have danced before, Le Perle de Seville, and The Mountain Sprite. For these röles Novarro would be useless— worse than useless. And it is quite possible that I may have to produce The Ondine once more, although I have not yet made up my mind as to that."
Her voice was low, unflurried, monotonous. She spoke French like a Frenchwoman, but made no attempt to talk Russian. This did not surprise Borek, who knew very well that she belonged to some other vague nationality. It was in any case obvious that she was Jewish. He studied in silence her averted profile—her arched thin nose, and eyebrow that slanted like a dark wing, the powdered ivory of her cheek, the bitter line that ran from nose to mouth. And once again, seen thus, she seemed to him old, faded, exhausted, almost defeated. And then she turned to him suddenly with her face alight and her eyes glowing, and put one hand upon his, and was young again.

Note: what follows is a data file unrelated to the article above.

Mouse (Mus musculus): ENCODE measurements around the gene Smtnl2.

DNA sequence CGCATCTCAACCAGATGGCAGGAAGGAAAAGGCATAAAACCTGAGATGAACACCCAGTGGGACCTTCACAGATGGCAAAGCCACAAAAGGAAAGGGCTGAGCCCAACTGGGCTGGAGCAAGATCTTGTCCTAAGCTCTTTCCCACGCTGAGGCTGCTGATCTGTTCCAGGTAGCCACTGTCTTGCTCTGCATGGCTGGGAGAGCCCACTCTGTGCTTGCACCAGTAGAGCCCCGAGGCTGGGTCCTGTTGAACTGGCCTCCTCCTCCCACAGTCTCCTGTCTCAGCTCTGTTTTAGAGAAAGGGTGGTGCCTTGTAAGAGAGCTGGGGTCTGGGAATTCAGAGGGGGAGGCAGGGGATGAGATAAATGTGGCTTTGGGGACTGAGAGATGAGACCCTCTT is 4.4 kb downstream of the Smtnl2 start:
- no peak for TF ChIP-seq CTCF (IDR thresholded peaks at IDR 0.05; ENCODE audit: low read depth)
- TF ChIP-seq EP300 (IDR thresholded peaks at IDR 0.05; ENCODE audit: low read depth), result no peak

"Never mind," she said, "the matter is settled, and The Ondine has nothing whatever to do with it."
"Yes. All that remains is for you to see Kessel tomorrow to arrange terms. The financial side of the business has of course nothing whatever to do with me. I have no head," she concluded mendaciously, "for figures, and am inclined always to be too generous. . . . However, you shall see Kessel, matters will doubtless arrange themselves, and sooner or later we shall both be rehearsing like demons! And so I won't keep you any longer, my dear Borek, but I can only say to you that I am quite enchanted by our whole arrangement!"
Once again the yellow diamond glittered close to his lips, once again he kissed a thin and tiny claw-like hand, and then was ushered, very courteously, very firmly, from a presence more imperial than that of the Tsarita. And